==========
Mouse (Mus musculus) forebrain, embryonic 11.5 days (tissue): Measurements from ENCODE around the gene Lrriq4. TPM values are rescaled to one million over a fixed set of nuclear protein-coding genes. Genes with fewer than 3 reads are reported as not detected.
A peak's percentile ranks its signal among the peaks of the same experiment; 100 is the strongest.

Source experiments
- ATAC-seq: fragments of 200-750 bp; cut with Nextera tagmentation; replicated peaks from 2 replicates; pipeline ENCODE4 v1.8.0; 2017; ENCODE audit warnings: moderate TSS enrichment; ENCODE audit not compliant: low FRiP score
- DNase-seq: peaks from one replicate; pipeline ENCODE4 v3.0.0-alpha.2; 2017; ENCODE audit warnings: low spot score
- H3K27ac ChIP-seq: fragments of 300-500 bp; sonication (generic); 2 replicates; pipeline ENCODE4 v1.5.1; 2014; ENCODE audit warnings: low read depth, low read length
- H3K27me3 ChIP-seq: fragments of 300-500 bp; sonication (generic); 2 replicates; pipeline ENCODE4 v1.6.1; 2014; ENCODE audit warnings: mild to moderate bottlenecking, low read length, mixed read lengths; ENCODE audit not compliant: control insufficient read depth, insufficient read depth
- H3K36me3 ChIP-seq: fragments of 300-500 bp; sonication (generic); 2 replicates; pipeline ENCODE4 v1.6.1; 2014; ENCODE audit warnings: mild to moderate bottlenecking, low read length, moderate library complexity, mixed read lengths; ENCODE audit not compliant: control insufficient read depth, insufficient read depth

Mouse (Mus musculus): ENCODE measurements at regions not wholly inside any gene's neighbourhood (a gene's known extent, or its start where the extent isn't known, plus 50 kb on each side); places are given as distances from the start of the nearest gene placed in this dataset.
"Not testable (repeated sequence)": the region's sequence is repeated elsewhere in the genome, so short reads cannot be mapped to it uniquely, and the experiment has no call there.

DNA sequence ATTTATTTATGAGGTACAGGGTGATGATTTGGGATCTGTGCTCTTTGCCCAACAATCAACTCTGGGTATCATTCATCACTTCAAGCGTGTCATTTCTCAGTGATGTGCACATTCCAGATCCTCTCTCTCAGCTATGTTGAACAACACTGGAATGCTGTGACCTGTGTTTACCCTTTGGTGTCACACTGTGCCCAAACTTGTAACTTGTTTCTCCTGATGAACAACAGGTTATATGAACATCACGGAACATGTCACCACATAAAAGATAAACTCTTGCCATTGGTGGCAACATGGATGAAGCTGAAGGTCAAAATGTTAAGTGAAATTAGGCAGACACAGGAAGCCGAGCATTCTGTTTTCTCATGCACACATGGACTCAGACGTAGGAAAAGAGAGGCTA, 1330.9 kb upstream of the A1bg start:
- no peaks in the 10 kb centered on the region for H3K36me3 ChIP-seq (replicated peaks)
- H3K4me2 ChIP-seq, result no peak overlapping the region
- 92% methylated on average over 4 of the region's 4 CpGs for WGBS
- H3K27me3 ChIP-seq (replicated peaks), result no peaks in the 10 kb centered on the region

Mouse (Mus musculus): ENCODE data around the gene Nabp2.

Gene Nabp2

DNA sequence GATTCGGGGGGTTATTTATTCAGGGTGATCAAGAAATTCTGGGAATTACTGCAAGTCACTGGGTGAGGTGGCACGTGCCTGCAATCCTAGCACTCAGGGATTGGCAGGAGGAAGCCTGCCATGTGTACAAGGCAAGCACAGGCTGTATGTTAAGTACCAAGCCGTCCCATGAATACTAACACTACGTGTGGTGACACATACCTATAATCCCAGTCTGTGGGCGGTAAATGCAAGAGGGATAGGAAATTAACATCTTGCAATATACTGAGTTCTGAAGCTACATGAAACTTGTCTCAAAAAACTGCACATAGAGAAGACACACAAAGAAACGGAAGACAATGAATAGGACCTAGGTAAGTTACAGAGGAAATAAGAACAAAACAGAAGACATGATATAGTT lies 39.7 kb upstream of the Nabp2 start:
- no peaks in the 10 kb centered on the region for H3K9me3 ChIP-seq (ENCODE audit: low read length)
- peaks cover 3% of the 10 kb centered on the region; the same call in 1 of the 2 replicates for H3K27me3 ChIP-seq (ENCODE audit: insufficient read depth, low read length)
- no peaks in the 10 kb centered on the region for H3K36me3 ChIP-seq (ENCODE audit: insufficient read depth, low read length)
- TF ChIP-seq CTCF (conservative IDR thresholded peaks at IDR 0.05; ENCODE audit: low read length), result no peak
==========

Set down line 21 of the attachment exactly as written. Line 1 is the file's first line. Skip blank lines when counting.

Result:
- no peaks in the 10 kb centered on the region for H3K36me3 ChIP-seq (ENCODE audit: insufficient read depth, low read length)